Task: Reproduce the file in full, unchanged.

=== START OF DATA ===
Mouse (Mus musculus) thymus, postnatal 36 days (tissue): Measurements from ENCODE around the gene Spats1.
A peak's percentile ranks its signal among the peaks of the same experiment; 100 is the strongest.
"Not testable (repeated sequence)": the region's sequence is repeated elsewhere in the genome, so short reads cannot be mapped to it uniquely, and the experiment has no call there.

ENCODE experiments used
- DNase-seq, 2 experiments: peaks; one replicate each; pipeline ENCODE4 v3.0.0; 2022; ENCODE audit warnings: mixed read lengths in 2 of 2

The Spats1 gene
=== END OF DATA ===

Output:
Mouse (Mus musculus) thymus, postnatal 36 days (tissue): Measurements from ENCODE around the gene Spats1.
A peak's percentile ranks its signal among the peaks of the same experiment; 100 is the strongest.
"Not testable (repeated sequence)": the region's sequence is repeated elsewhere in the genome, so short reads cannot be mapped to it uniquely, and the experiment has no call there.

ENCODE experiments used
- DNase-seq, 2 experiments: peaks; one replicate each; pipeline ENCODE4 v3.0.0; 2022; ENCODE audit warnings: mixed read lengths in 2 of 2

The Spats1 gene